A casino is a gambling establishment where the games of chance are played. Its patrons may gamble and bet money on the outcome of a game of chance or skill (like poker). Most casinos feature multiple tables, card games, and video poker machines. Many have restaurants, free drinks, stage shows, and dramatic scenery. Casinos are usually located in tourist destinations such as Las Vegas, Reno, and Atlantic City. Casinos can also be found in cities that have legalized gambling, such as California.
In order to control the influx of gamblers and the amount of money changing hands, casinos have strict security measures in place. Security cameras are placed throughout the gaming areas to monitor all activities. There are also a variety of other security measures, including security personnel and door and window locks. Some casinos have elaborate surveillance systems that offer a high-tech eye-in-the-sky, allowing security workers to watch every table and change window from a room filled with banks of security monitors.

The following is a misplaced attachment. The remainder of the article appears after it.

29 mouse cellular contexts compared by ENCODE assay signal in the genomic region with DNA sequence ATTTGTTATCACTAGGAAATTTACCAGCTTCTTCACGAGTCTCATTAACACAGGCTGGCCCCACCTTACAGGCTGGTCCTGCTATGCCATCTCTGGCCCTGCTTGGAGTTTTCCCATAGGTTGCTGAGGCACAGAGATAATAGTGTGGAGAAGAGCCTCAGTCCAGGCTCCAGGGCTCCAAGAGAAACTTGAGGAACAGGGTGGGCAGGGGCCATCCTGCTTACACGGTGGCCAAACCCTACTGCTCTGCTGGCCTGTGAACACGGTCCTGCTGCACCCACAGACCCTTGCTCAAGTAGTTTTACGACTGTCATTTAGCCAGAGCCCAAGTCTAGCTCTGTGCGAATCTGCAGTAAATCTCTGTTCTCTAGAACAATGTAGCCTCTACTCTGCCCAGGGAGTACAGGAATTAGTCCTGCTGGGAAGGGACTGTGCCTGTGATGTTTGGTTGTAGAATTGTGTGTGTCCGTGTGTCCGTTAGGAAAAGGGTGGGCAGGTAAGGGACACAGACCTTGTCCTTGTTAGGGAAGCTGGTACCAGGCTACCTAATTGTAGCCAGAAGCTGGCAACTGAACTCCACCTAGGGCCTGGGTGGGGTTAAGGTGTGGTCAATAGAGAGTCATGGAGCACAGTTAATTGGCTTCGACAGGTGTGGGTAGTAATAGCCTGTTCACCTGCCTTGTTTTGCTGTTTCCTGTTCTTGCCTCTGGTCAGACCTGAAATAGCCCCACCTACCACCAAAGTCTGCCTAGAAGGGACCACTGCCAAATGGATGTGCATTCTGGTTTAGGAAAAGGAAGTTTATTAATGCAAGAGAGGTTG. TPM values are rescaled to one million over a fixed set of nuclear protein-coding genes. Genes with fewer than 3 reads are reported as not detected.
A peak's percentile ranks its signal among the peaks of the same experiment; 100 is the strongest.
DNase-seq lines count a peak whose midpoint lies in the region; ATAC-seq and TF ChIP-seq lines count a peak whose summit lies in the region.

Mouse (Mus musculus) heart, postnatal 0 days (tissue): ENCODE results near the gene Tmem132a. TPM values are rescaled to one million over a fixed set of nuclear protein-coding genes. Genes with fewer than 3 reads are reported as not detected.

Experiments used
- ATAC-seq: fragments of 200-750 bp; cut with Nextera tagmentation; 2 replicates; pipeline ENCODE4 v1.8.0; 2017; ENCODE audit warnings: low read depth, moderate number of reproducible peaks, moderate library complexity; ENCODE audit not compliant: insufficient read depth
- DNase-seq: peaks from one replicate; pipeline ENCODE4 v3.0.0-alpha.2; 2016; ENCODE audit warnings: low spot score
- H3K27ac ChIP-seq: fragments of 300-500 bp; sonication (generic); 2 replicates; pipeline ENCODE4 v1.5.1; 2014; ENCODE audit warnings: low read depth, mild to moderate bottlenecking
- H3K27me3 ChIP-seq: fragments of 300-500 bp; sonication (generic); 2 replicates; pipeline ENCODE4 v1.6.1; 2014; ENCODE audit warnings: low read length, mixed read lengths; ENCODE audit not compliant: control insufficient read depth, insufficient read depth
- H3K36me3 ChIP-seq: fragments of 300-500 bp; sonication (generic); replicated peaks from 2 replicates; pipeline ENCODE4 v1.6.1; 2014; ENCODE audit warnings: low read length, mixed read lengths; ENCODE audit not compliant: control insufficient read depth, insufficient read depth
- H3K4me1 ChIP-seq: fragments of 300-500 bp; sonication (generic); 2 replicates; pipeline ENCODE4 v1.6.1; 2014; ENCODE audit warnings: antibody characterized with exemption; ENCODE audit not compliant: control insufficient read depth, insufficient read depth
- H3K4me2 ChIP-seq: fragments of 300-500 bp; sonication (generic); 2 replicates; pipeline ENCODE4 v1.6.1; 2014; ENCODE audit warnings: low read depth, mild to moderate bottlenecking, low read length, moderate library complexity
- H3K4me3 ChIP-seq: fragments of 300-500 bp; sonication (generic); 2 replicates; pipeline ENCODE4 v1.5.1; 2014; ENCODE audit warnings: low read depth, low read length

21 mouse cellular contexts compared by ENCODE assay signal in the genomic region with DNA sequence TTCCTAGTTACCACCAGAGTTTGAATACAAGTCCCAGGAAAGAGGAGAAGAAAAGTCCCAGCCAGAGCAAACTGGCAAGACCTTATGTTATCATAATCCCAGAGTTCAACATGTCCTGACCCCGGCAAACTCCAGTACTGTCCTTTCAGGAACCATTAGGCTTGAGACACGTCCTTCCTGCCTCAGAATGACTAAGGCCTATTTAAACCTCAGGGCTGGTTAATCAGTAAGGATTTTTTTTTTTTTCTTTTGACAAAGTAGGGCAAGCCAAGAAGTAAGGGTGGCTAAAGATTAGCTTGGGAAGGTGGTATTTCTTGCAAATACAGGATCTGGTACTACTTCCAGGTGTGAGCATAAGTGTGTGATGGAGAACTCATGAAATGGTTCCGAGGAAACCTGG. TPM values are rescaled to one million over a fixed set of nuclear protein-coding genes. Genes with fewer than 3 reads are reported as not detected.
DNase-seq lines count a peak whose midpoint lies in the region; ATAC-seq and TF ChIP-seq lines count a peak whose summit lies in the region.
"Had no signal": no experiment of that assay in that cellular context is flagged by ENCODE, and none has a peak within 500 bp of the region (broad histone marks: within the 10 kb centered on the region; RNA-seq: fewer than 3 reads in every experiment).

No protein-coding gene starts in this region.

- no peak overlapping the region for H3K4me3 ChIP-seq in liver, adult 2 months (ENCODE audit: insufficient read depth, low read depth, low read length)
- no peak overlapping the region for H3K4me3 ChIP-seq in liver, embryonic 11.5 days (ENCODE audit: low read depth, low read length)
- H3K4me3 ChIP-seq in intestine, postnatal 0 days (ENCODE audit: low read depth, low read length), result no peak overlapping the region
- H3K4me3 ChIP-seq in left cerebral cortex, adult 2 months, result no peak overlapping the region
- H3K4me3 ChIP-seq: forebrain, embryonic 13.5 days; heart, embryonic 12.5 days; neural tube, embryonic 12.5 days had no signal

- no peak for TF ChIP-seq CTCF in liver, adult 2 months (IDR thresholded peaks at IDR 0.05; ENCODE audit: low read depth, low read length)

Something about the gambling environment of a casino encourages people to cheat and steal. It is a common enough occurrence that casinos spend a large portion of their budget on security measures. Casinos are also a major source of revenue for their local communities. They bring in significant amounts of tax dollars that help politicians avoid cutting essential services and raise taxes elsewhere.